Our last stop at the end of our walk was the infamous Mall Road down from Old Manali’s accomodations. It’s best to visit this street at night for the best experience.

Being a tourist hotspot, the street is crowded every single night with tourists flocking in for shopping, dining, or simply taking a stroll. There are all sorts of stores here ranging from local handicraft stores, clothing, to electronics.

While the street looked lively and reminded me of Bangalore’s nightlife, it was purely touristy and nothing authentic of the place. Everything was expensive. Even the overpriced momo stalls tasted different than the local ones around Manali – all tuned to the tastes of tourists.

Neither are stall owners friendly here – I guess overtourism had its take on behaviour. A stroll through Mall Road is sweet for a change, watching people and kids with ice creams.

When staying in Old Manali, it’s best to walk here in the evening. Neither cars, nor bikes have enough spaces for parking which got frustrating for us the following day.

mall road, mall road blog
  • Save
Manali budget trip: Siddu at Mall road :)

Day 3: River Rafting and Maggi

Manali budget trip. Final day was for river rafting. More than rafting in Kullu itself, we spent more time getting there and waiting. I had high hopes for rafting but was disappointed when we weren’t allowed to paddle.

All raft boats here were equipped with large paddles for the main paddler at the back while we only held tight in the front. Rafting in Dandeli months earlier with full control in our hands, this wasn’t all fun.

But touching water as we furthered, I realized how painful a fall could be – it was freezing. Every splash spew cold water piercing our skin while the boat slipped through rocks and gushes.

Under the sun yet shivering was one thing. Later the person at the back let us jump into the waters. I glanced at the others for one second, the next I plunged in. Boy, was it cold!

The raft lasted 30 minutes and we waited a while at the end point along shallow waters and small pebbles, talking with our paddler and a photographer who insisted on taking pictures.

Riding back, we were quite hungry while being hesitant with the budget for Manali trip. We’d spent a great deal rafting and even more on the GoPro pictures on the paddler’s head (they’re always unreasonably overpriced).

river beas rafting, kullu manali
  • Save
Manali travel blog: Moments before we plunged in!

So we stopped at the closest Maggi road stall we found for ‘lunch’. With a few stalls close by – we got pani puri, momos, and Siddu as well. The steaming siddus here again tasted very different from Mall road – and 3 times cheaper!

From Kullu, we thought of visiting the Kullu Naggar castle but I regret we decided not to at the end, it would have been amazing. The other thing to do in Kullu was paragliding, but we had Bir for it anyhow.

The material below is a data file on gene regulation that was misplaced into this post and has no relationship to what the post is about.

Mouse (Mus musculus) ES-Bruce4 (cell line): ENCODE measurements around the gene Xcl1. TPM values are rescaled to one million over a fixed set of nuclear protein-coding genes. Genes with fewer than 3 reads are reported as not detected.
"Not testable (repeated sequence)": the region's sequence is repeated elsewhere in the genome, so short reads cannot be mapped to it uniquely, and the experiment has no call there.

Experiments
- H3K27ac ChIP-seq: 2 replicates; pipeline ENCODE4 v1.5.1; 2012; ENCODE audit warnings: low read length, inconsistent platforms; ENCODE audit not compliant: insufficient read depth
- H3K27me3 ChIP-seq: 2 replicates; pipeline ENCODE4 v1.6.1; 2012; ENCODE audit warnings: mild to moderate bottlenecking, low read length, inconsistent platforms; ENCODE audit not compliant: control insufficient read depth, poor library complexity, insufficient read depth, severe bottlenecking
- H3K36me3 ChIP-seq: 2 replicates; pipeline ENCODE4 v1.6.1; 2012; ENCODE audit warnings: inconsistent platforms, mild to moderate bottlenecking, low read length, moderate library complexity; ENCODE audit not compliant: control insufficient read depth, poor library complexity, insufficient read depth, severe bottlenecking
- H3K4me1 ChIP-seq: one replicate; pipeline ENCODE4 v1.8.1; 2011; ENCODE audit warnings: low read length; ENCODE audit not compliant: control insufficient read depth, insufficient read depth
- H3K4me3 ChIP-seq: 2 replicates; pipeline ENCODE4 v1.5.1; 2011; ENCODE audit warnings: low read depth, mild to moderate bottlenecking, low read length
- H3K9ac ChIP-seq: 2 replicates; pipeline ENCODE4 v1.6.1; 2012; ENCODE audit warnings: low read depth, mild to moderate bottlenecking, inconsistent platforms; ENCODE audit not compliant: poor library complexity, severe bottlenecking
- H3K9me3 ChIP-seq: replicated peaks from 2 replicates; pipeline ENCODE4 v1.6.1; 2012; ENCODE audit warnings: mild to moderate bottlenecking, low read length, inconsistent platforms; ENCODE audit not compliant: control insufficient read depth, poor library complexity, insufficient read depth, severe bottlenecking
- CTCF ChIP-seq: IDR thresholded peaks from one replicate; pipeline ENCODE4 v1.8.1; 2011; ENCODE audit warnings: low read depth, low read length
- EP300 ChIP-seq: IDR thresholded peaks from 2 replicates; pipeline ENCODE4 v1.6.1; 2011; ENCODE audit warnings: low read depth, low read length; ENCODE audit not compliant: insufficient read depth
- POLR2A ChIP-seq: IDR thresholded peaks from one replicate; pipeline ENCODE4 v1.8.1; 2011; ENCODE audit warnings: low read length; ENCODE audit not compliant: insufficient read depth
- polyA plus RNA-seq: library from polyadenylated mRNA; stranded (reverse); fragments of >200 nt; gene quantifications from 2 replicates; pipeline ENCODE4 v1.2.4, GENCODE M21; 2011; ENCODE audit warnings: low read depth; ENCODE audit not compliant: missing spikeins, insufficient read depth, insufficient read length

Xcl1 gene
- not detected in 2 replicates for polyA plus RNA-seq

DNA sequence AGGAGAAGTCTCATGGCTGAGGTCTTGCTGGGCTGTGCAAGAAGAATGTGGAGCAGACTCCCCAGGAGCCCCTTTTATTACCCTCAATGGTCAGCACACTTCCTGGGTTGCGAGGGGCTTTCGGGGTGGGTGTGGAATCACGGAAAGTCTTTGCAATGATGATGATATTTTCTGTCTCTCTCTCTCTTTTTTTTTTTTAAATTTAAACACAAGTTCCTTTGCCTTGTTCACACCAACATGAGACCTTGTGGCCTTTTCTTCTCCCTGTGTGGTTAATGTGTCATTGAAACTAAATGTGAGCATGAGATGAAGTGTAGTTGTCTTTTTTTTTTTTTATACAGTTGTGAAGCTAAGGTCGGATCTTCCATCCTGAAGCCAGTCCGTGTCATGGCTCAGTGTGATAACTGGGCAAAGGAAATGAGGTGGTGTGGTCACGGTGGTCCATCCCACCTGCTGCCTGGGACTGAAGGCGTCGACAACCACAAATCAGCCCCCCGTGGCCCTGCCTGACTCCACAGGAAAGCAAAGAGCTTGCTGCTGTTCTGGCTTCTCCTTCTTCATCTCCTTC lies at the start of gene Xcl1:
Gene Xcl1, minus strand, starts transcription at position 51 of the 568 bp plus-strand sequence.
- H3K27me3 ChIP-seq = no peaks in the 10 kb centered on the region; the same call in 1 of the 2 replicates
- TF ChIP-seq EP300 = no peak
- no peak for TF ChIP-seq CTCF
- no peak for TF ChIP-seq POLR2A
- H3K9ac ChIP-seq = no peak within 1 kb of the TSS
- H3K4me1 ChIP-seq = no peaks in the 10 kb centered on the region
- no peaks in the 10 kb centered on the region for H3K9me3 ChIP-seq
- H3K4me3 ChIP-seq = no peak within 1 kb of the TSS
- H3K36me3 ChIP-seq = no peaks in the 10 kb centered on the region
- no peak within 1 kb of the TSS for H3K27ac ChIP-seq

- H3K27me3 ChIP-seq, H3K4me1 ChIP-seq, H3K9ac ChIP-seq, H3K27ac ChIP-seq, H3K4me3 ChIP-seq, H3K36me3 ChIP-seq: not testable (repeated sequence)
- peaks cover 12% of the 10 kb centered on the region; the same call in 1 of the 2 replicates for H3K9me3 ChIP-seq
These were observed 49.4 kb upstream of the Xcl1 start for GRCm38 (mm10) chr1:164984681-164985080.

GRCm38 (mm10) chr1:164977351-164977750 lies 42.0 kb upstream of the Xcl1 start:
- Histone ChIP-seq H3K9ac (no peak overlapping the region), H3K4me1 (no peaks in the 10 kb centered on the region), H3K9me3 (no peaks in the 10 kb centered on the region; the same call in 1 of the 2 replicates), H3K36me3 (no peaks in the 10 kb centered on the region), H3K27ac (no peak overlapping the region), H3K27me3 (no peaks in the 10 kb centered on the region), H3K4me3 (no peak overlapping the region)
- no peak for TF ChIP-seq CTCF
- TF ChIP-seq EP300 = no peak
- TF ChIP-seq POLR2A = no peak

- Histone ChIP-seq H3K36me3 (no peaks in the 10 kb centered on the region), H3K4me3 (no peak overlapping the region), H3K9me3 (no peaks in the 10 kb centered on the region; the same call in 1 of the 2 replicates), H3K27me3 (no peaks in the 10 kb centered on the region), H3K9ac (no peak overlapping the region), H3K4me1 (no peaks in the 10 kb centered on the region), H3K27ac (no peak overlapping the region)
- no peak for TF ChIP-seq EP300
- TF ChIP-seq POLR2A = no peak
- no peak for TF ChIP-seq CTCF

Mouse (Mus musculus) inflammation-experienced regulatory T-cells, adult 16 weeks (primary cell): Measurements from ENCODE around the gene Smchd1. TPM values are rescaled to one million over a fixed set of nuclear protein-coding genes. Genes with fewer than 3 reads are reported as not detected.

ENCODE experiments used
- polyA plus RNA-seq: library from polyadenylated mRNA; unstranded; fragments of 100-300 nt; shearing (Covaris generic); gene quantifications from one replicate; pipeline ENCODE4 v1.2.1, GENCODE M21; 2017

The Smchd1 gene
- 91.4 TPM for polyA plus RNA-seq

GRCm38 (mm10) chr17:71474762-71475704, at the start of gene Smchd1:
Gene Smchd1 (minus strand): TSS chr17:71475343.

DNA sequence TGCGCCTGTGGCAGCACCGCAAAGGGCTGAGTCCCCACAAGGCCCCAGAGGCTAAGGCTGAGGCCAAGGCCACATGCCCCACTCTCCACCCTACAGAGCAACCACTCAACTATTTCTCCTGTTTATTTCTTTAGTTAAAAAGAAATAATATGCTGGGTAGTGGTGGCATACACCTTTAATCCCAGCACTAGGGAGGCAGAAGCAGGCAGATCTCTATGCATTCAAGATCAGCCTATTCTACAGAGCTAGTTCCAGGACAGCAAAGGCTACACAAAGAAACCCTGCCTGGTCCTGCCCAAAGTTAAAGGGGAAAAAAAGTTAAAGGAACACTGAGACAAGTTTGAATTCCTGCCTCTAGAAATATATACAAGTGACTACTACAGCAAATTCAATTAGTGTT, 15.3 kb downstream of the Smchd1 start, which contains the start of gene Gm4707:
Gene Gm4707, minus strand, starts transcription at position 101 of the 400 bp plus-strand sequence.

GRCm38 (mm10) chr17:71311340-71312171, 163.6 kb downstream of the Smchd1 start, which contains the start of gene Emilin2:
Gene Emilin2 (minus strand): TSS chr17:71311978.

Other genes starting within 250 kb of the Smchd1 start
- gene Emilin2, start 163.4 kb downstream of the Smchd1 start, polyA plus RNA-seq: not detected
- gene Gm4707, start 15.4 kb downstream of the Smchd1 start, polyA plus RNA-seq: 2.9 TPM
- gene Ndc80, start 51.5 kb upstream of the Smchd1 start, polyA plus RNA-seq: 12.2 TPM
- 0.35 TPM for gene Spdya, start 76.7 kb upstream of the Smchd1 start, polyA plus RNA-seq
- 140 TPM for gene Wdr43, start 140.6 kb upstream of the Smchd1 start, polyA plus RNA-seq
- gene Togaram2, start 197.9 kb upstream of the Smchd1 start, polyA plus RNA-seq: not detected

Manali travel Blog: Places we missed on

Manali travel blog. Like Kullu Naggar Castle, there were some other places I regret missing on. Museum of Himchal Culture and Folk art, numerous monasteries like the Himalayan Nyinmapa Buddhist monastery. I wish we’d time for Manali local sightseeing away from streets tailormade for tourists.

However, our trip to Manali was satisfactory. Manali changes through the year. Trip to Manali in April gets very different from Manali in December. For example, Solang Valley is ideal to visit in winter (December to February) for skiing.

Nevertheless, I didn’t regret not visiting Solang Valley as no skiing was available in June. Nor was snow in sight here when we passed by after Atal tunnel. For the next visit, considering a nearby village like Sethan, Sissu, or Jibhi rather than Manali is worth looking forward to.

manali travel blog
  • Save
Manali travel blog: Pictures at Mall road realizing we couldn’t afford shit.

Manali Budget Trip: Overall expense

Including our flight tickets and bus to Manali and Bir Billings was 30k. But to consider only Manali, we could’ve spent lesser on our stay. For safety’s sake, it was however worth the first time.

The semi-sleeper bus from Delhi was a flat Rs. 1400 per seat. With the classy riverside restaurants for dinner, a lot on cab, bike rental and additional expenses on snacks – it wasn’t superbudget friendly.

Including the accommodation (Rs. 800/night approx.), we each spent around Rs. 2500 per day on an average. Note that Rohtang Pass and rafting were expensive trips. For Rohtang Pass, enquire about the jacket rentals before booking because that’s where we got scammed by our driver (the nice guy).

We paid almost Rs. 700 per head at a stall he affiliated for the full-body jacket rental. Most sites I checked later on mention Rs. 250 per set. In overall, be aware of expenses in attraction spots beforehand – they’ll cost a big chunk.

That sums up my Manali travel blog. Hope you have a safe trip :)

ooty trip itinerary
  • Save
Manas Patil

Hi there! I'm a 22-year-old dude all the way from India, I love traveling and building itineraries! Sign up and get your FREE COPY of my travel checklist to get the best of your next vacation!

Get my FREE Travel Checklist Here!

I believe checklists help get the best out of any itinerary.

Sign up and get my FREE TRAVEL CHECKLIST straight to your inbox!

It's worth it, I promise :)

Leave a Comment

Your email address will not be published. Required fields are marked *

Scroll to Top
Copy link